Hello world at time 70
Hello world at time 80
Hello world at time 90

The following is the same hello-world example, but instead we use a process. A process is a continuous thread of execution. In the example, once started, the process loops forever. Inside each iteration, the process prints out a message and then sleeps for some time.

import simulus

def print_message():
    while True:
        print("Hello world at time",

sim = simulus.simulator()
sim.process(print_message, until=10)
Hello world at time 10
Hello world at time 20
Hello world at time 30
Hello world at time 40
Hello world at time 50
Hello world at time 60
Hello world at time 70
Hello world at time 80
Hello world at time 90

Simulus allows events and processes to coexist. For example, simulus supports conditional-wait on both events and processes. The following shows an example that models Tom and Jerry entering a race.

Tom is modeled by processes. Each time Tom enters the race, we create a process, which calls sleep() to represent the time duration for the run. The time duration is a random variable from a normal distribution with a mean of 100 and a standard deviation of 50 (and a cutoff below zero). Jerry is modeled by events. Each time Jerry enters the race, we schedule an event using sched() with a time offset representing the time duration for the run. The time duration is a random variable from a uniform distribution between 50 and 100.

Tom and Jerry compete for ten times; the next race would start as soon as the previous one finishes. For each race, whoever runs the fastest wins. But if they run for more than 100, both are disqualified for that race. The simulation finds out who eventually wins more races.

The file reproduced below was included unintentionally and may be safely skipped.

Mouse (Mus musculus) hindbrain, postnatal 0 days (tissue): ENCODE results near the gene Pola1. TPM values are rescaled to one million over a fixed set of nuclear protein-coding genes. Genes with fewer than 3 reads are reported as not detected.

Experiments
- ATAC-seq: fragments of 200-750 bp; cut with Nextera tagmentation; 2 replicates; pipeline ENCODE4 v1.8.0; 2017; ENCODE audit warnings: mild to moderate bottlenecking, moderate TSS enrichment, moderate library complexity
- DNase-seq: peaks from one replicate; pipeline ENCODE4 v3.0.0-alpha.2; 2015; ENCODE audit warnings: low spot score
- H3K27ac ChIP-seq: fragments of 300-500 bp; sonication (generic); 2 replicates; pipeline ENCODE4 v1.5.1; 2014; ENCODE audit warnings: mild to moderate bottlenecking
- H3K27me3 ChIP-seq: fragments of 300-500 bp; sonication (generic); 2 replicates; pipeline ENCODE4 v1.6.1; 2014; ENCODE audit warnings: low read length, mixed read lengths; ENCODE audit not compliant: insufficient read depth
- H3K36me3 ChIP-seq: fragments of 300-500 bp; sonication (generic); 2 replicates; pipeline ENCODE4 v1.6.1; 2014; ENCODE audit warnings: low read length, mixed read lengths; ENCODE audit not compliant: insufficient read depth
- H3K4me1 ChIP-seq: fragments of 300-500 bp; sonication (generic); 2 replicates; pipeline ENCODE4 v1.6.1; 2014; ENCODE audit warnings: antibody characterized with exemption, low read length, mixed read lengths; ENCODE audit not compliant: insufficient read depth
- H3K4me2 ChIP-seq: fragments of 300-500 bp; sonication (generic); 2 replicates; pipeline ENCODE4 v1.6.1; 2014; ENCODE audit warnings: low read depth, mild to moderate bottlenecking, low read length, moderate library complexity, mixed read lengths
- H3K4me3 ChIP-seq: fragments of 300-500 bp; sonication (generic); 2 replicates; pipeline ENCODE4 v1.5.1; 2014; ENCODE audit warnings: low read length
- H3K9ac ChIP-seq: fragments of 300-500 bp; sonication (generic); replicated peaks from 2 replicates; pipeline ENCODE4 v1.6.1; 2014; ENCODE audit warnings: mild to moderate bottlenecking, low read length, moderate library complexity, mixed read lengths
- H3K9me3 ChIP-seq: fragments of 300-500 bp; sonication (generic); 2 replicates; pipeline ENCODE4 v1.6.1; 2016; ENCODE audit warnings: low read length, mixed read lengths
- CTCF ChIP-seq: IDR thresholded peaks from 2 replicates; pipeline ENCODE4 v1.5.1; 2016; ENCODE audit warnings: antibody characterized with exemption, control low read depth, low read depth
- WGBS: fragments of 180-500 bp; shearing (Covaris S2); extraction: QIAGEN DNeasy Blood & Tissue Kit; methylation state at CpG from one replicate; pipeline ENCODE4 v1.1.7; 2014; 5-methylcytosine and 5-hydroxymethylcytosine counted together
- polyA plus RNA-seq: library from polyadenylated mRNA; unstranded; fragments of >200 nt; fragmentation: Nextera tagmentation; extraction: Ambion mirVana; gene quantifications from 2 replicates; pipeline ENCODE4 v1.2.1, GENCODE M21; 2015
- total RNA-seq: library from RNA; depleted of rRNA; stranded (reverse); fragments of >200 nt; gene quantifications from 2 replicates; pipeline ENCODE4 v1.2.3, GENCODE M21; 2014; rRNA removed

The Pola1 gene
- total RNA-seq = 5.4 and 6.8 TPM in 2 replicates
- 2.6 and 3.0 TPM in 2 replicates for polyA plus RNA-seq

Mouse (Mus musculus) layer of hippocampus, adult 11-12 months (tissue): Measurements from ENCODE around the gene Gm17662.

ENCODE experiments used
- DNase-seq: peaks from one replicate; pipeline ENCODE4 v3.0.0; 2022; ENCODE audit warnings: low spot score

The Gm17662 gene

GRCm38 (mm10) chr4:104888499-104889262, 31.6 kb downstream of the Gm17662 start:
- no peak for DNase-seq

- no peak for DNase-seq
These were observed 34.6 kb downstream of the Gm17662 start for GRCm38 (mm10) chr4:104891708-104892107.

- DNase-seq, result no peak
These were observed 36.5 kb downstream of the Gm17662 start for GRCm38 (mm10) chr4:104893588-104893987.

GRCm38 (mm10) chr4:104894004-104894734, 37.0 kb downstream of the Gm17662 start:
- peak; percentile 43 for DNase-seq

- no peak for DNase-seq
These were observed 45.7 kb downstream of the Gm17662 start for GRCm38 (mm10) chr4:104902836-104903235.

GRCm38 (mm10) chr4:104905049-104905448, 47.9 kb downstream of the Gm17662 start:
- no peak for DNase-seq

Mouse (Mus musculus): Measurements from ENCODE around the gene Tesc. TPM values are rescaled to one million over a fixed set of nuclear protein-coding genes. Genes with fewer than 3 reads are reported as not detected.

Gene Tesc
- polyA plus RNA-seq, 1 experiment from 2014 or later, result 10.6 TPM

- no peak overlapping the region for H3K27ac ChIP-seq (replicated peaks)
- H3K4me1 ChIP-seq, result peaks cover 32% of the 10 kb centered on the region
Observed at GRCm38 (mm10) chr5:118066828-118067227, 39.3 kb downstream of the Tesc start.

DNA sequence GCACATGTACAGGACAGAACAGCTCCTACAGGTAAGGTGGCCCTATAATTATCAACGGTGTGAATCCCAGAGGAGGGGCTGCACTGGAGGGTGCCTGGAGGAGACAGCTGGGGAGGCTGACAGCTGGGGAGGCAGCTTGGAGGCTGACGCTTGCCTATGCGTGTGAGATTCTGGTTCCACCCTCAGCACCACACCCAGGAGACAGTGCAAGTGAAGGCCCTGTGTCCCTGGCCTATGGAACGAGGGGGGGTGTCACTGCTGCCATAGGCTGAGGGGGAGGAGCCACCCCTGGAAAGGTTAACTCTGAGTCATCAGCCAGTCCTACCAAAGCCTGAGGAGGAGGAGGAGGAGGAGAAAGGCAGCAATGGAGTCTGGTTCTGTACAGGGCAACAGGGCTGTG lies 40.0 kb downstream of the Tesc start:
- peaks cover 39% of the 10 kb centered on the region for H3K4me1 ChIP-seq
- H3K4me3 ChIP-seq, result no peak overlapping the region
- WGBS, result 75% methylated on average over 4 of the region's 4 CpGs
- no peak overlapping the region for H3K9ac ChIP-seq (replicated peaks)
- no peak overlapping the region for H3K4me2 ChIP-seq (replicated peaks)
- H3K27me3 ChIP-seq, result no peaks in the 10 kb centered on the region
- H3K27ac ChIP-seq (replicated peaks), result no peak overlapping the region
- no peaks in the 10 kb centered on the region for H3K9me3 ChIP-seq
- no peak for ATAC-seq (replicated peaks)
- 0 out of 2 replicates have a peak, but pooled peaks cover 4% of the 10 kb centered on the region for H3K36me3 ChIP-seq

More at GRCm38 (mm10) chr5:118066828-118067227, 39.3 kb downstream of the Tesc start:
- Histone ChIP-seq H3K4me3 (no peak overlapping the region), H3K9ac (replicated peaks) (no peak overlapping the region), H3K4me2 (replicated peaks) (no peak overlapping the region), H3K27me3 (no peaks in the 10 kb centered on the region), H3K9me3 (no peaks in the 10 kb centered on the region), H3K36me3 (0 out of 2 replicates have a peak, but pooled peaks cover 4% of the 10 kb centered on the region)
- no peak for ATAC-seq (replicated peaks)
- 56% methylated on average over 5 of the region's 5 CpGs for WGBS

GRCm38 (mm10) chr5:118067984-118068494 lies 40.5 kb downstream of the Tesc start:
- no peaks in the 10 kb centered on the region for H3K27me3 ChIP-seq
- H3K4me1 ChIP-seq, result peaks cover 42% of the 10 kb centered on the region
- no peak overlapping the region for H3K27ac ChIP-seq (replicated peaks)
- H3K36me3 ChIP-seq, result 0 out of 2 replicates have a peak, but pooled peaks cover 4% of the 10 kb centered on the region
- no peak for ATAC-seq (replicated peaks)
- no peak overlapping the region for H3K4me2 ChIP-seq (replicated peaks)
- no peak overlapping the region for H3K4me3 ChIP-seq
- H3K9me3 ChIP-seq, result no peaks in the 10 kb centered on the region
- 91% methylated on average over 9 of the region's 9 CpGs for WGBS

import simulus

from random import seed, gauss, uniform

def tom():
    sim.sleep(max(0, gauss(100, 50)))
    print("%g: tom finished" %

def jerry():
    print("%g: jerry finished" %

def compete():
    tom_won, jerry_won = 0, 0
    for _ in range(10):
        print("<--- competition starts at %g -->" %

        p = sim.process(tom) # run, tom, run!
        e = sim.sched(jerry, offset=uniform(50, 150)) # run, jerry, run!

        # let the race begin...
        (r1, r2), timedout = sim.wait((p, e), 100, method=any)
        # the return values indicate which wait conditions have been satisfied
        if timedout:
            print("%g: both disqualified" %
            sim.cancel(p) # both tom and ...
            sim.cancel(e) # jerry can stop running now
        elif r1: 
            print("%g: tom wins" %
            tom_won += 1
            sim.cancel(e) # jerry can stop running now
            print("%g: jerry wins" %
            jerry_won += 1
            sim.cancel(p) # tom can stop running now
    print("final result: tom:jerry=%d:%d" % (tom_won, jerry_won))

sim = simulus.simulator()
<--- competition starts at 0 -->
77.5459: jerry finished
77.5459: jerry wins
<--- competition starts at 77.5459 -->
171.749: jerry finished